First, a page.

What Does Decertification Mean?
Decertification owes its power to the uneasy truce between labor laws and antitrust laws. The antitrust laws prevent employers from banding together to restrain competition. For example, if all the banks in a city agreed that they would not pay their tellers more than $30,000 per year, it would almost certainly be an illegal case of “price fixing.” Likewise, if the banks laid off all their tellers and refused to rehire them unless they agreed to take a pay cut to $30,000, it would almost certainly be an illegal “group boycott.” These types of agreements — which restrain competition — are addressed by the antitrust laws.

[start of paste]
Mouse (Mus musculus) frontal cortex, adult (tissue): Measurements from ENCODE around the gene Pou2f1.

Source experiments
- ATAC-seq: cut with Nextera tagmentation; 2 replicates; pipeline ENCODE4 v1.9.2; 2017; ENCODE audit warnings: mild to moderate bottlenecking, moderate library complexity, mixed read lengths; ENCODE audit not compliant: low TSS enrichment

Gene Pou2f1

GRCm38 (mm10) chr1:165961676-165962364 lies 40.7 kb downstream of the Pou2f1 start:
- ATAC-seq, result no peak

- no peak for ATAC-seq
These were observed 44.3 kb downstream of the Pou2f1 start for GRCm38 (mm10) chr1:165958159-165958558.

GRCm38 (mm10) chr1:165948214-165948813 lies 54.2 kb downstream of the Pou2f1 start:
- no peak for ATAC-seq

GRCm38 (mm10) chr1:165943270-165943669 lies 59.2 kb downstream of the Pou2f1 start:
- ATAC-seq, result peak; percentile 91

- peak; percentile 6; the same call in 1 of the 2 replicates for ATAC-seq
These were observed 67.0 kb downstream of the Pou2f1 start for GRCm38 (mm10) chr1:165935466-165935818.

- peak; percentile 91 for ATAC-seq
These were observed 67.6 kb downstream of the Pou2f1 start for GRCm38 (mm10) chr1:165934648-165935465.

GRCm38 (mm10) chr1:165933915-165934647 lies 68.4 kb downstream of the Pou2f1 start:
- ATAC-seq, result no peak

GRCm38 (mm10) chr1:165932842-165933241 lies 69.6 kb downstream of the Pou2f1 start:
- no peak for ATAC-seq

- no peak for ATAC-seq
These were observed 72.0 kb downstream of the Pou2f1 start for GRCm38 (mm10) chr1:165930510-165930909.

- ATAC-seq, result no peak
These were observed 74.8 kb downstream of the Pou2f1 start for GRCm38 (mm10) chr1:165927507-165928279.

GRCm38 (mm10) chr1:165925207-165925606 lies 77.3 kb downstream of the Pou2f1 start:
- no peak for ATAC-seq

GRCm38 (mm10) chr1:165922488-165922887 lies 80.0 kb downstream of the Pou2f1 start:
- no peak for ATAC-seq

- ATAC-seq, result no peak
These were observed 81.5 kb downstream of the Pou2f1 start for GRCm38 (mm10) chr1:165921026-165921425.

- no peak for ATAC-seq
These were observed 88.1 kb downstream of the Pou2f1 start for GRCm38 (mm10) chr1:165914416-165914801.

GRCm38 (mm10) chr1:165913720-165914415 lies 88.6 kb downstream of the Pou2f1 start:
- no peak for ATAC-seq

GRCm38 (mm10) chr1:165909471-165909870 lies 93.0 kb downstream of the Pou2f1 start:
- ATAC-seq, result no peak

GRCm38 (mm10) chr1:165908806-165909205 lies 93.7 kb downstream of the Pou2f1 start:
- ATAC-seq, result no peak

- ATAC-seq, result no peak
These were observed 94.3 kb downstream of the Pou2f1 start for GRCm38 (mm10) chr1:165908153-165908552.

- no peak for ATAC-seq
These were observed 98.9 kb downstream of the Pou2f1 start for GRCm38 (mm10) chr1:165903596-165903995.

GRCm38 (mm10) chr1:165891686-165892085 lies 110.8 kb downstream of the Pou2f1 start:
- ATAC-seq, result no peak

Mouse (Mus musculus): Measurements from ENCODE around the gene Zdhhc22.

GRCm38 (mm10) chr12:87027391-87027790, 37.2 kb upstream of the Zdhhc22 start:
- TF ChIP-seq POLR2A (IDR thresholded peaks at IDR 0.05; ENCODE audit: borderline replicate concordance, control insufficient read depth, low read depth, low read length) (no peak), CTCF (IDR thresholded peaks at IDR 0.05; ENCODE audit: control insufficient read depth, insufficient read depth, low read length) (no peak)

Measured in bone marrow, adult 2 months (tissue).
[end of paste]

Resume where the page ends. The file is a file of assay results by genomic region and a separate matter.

However, collective bargaining encourages the very type of behavior that the antitrust laws make illegal. To resolve this inherent conflict, there is something called the “non-statutory labor exemption,” which shields collective bargaining agreements from attack under antitrust law. This protection extends even after the agreement expires — so long as a bargaining relationship continues to exist.
Here’s the key to the whole process: This bargaining relationship continues to exist as long as the union is in place. If the players dissolve the union, the bargaining relationship dissolves with it. Without the bargaining relationship, the league is no longer shielded from antitrust laws.